Thought of as a way to get all of the flavor and texture of meat without the harmful environmental impact, it turns out that lab-grown meat may not live up to all the hype. Although the method has been hailed as a more sustainable food option, new research warns that some of the processes used to create the meat could be detrimental to the environment.
The study, from the Livestock, Environment and People (LEAP) programme at the Oxford Martin School, compares the greenhouse gases produced by lab-grown meat to that of farm-raised beef.
“There has been a great deal of public interest in cultured meat recently, and many articles highlight the potential for substituting cattle beef with cultured meat to provide an important climate benefit,” explains lead author Dr. John Lynch.
According to the findings, published in Frontiers in Sustainable Food Systems, the carbon dioxide from the energy used to make cultured meat has the potential to be more damaging in long term than methane from cattle.
“We show that it is not yet clear whether this is the case, partly because of uncertainties about how cultured meat would be produced at scale,” continued Lynch. “An important issue in comparing farmed and cultured beef is that the different warming impacts of greenhouse gases are also not well accounted for in the standard measure used in carbon footprints.”
Several studies have found that large reductions in meat-eating are needed to reduce greenhouse gas emissions and avoid climate change. Lab-grown meat was thought of by some experts as having a smaller environmental footprint than conventional cattle farming, but authors of the study say that’s misleading as methane and carbon dioxide have different impacts on the climate over time.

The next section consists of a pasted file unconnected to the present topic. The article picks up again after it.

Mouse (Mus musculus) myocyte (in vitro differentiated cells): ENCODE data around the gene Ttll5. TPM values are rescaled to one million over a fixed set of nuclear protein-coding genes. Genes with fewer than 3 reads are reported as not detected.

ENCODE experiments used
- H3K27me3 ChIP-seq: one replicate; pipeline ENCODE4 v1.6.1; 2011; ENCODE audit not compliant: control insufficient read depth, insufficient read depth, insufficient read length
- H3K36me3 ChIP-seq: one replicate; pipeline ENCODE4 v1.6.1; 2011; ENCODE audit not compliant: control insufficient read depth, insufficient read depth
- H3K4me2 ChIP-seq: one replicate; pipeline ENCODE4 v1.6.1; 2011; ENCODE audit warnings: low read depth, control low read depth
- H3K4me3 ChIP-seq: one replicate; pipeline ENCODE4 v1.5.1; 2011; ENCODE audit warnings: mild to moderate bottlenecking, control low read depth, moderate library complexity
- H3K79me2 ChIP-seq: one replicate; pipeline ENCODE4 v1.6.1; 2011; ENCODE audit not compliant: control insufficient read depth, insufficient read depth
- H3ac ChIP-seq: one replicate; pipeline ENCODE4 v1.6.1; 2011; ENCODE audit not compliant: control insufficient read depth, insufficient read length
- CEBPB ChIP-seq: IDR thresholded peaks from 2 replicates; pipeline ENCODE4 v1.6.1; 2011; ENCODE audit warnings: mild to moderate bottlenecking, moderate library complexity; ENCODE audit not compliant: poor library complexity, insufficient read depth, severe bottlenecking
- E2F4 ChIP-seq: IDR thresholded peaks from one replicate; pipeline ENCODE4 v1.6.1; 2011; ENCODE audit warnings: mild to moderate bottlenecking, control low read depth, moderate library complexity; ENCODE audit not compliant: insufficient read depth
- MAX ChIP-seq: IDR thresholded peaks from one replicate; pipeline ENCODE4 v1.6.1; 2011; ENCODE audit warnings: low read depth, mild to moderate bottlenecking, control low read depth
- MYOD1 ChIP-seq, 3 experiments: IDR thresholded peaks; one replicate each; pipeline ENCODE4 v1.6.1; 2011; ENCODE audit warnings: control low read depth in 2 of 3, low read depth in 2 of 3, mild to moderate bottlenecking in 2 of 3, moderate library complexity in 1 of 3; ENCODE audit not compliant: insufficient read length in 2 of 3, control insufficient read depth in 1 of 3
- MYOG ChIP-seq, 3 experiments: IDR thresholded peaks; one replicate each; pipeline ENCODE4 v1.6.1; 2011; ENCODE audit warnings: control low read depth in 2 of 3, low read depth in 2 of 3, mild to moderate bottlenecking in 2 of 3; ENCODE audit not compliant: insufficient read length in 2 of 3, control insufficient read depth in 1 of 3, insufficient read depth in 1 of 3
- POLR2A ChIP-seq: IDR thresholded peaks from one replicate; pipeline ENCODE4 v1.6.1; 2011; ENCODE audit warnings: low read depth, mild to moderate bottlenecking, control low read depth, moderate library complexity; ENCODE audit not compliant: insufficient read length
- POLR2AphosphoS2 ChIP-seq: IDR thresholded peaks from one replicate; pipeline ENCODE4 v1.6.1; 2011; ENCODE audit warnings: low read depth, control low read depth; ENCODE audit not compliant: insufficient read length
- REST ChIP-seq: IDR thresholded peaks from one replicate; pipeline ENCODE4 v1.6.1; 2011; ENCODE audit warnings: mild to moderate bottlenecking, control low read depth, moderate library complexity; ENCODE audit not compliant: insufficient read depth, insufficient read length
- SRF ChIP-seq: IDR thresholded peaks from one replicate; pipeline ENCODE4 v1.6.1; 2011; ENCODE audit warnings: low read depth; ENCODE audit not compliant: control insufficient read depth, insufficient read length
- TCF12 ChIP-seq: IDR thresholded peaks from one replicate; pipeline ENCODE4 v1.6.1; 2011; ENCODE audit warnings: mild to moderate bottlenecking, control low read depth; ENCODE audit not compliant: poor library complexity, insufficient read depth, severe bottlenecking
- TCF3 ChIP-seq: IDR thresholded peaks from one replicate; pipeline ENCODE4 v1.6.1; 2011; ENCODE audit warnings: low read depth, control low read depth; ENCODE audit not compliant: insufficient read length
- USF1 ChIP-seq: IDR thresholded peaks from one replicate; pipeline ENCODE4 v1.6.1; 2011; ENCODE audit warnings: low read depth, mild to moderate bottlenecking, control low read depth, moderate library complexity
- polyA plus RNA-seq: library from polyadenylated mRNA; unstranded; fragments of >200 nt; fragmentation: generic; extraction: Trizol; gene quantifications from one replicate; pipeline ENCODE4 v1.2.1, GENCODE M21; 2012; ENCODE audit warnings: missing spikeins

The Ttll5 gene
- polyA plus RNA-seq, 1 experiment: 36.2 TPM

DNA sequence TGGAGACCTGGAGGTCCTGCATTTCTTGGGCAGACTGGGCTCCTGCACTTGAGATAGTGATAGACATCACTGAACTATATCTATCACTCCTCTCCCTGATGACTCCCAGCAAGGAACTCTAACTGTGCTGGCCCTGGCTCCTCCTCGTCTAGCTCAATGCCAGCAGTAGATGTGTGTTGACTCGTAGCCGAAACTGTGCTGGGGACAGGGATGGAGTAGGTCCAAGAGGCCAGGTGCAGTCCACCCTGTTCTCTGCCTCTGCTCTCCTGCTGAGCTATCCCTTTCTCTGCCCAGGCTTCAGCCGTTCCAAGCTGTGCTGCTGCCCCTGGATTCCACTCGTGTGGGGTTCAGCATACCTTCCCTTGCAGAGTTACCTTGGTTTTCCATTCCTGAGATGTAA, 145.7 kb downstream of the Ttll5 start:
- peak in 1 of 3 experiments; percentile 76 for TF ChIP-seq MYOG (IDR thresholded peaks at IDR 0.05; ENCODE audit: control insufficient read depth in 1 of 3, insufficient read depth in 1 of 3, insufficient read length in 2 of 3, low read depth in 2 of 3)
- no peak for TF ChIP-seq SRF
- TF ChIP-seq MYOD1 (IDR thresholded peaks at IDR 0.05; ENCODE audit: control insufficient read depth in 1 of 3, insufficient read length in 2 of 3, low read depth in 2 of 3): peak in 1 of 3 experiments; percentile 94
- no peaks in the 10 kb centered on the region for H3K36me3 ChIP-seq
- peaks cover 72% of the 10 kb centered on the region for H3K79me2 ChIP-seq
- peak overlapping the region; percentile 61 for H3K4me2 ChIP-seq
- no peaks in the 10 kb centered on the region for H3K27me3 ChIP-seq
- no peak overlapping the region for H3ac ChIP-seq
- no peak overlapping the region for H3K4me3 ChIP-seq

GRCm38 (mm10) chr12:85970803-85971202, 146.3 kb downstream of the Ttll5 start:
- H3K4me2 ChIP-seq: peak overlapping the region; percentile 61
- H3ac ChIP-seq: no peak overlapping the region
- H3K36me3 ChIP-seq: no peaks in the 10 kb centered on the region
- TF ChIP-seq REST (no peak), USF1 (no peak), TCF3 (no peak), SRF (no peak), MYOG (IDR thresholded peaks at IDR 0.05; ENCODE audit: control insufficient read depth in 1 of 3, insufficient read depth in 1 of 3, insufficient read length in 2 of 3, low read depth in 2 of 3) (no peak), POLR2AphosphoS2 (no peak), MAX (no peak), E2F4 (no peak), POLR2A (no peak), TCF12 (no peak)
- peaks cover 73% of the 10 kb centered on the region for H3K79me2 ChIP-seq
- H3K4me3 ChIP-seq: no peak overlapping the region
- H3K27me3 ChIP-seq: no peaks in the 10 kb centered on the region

“Per tonne emitted, methane has a much larger warming impact than carbon dioxide. However, it only remains in the atmosphere for about 12 years, whereas carbon dioxide persists and accumulates for millennia,” said study co-author Prof Raymond Pierrehumbert.
Although beef production is a major source of greenhouse gases, the scientists at the Oxford Martin School say that artificially grown meat is not necessarily superior in its impact on the environment.
“This is important because while reducing methane emissions would be good – and an important part of our climate policies – if we simply replace that methane with carbon dioxide it could actually have detrimental long-term consequences,” warns Lynch.
As a result, the study found that the environmental benefits of large-scale production of artificial meat depend on the means of power generation used to make the product in the factories and labs.
Lynch concludes, “The climate impacts of cultured meat production will depend on what level of sustainable energy generation can be achieved, as well as the efficiency of future culture processes.”
Simply replacing cattle farming with cultured meat should not be viewed as a solution to the issue, with experts warning that more research is desperately needed to improve the impact of lab-grown meat on the environment.